In Saint Petersburg, an equestrian statue of Peter the Great stands atop an enormous pedestal of granite. The statue was conceived by French sculptor Étienne Maurice Falconet, who envisioned the horse rearing at the edge of a great cliff under Peter’s restraining hand.
Casting the horse and rider was relatively easy; harder was finding a portable cliff. In September 1768 a peasant led authorities to an enormous boulder half-buried near the village of Konnaia, four miles north of the Gulf of Finland and about 13 miles from the center of Saint Petersburg. Falconet proposed cutting it into pieces, but Catherine the Great, who wanted to show off Russia’s technological potential, ordered it moved whole, “first by land and then by water.”
Incredibly, she got her wish. The unearthed boulder measured 42 feet long, 27 feet wide, and 21 feet high; even when trimmed by a third it weighed an estimated 3 million pounds. But it was mounted on a chassis and rolled along atop large copper ball bearings, a “mountain on eggs,” as stonecutters worked continuously to shape it. When they reached the Gulf of Finland it was transferred precariously to a barge mounted between two cutters of the imperial navy, which carried it carefully to the pier at Senate Square, where it was installed in 1770, after two years of work. The finished pedestal stands 21 feet tall.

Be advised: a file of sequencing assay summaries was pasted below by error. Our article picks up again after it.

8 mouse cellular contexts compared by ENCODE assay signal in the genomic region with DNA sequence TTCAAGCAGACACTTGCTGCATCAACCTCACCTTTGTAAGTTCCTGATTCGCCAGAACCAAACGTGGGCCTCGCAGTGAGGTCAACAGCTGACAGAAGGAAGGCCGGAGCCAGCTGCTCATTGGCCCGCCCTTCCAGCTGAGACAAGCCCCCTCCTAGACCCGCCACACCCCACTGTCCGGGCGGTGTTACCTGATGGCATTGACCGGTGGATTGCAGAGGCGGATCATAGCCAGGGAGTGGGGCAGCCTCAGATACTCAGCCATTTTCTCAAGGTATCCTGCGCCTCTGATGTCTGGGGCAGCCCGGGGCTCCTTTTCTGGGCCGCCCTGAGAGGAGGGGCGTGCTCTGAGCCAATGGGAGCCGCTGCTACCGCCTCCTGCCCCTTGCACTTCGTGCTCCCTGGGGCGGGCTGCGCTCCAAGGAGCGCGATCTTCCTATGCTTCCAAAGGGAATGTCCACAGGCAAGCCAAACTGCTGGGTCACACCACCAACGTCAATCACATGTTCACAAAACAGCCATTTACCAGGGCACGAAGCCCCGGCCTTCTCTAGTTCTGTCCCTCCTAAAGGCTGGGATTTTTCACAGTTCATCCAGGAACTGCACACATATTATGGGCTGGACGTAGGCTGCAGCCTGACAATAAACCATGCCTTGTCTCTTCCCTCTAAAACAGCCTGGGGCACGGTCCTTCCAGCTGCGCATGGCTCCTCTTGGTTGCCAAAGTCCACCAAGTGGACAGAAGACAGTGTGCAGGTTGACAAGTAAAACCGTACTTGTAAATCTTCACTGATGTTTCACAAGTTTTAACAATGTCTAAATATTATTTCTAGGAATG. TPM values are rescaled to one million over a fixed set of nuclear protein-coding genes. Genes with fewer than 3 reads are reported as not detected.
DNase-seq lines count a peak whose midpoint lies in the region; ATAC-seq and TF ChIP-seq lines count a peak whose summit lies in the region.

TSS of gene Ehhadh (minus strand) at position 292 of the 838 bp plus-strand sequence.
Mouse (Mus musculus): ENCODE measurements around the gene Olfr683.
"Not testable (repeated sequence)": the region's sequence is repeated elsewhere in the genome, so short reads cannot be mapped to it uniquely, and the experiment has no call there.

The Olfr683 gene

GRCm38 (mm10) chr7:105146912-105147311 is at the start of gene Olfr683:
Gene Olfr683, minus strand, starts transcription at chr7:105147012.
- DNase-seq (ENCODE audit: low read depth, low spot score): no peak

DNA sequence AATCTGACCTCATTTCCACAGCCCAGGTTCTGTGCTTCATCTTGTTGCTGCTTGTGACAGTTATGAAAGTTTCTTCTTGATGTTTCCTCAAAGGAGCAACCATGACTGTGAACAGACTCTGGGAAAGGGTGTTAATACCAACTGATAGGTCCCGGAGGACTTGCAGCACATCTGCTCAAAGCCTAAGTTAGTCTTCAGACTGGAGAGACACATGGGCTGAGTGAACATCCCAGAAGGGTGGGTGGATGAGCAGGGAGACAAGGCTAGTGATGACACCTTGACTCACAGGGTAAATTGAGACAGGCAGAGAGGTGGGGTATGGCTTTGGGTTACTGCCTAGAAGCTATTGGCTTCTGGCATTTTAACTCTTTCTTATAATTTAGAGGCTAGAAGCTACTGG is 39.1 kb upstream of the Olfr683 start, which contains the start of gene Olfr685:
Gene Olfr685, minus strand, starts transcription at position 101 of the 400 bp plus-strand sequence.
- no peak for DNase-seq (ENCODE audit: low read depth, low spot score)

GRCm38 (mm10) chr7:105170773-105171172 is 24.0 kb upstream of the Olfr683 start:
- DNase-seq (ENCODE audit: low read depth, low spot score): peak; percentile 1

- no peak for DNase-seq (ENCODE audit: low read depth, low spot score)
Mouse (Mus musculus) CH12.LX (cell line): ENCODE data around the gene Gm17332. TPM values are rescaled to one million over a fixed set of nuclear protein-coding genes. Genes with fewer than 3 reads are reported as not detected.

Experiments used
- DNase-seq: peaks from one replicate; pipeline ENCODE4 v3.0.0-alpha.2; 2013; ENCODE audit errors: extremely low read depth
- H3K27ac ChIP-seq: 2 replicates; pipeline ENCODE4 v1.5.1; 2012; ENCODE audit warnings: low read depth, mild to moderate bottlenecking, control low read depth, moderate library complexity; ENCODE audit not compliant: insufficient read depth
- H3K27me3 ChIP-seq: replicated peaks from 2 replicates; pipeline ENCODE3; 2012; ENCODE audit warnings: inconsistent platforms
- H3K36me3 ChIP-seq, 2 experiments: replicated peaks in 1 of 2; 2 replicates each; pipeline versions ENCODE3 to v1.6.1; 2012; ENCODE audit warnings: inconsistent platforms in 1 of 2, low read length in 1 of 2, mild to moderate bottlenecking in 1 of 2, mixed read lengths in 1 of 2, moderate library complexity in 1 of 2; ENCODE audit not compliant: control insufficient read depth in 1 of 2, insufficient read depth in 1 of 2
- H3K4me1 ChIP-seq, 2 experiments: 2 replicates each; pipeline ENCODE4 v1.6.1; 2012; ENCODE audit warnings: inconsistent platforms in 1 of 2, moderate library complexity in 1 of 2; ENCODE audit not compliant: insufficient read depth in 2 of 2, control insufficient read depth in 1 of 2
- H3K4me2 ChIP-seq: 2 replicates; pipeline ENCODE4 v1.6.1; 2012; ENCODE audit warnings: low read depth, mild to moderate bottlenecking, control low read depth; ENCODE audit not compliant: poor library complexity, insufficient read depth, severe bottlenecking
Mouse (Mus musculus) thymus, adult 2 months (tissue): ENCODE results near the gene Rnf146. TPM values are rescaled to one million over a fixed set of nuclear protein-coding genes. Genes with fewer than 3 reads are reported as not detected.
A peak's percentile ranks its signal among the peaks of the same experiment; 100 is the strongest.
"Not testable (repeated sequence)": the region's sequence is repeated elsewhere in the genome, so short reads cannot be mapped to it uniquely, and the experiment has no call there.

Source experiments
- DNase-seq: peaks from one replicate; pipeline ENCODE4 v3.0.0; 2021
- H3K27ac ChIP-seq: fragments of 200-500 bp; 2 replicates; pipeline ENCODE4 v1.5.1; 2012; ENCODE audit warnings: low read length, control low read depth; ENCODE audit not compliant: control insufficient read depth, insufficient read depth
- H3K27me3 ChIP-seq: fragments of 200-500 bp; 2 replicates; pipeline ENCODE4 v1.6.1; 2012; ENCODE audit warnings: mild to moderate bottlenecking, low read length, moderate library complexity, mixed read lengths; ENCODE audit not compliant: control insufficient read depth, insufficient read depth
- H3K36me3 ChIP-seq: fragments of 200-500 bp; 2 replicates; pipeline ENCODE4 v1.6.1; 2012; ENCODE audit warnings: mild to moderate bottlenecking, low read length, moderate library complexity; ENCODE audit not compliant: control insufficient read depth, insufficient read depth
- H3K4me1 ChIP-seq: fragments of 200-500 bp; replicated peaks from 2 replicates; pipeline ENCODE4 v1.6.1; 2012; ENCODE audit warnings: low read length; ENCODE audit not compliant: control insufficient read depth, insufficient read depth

“The daring of this enterprise has no parallel among the Egyptians and the Romans,” marveled the Journal Encyclopédique; the English traveler John Carr said that the feat astonished “every beholder with a stupendous evidence of toil and enterprise, unparalleled since the subversion of the Roman empire.” It remains the largest stone ever moved by man.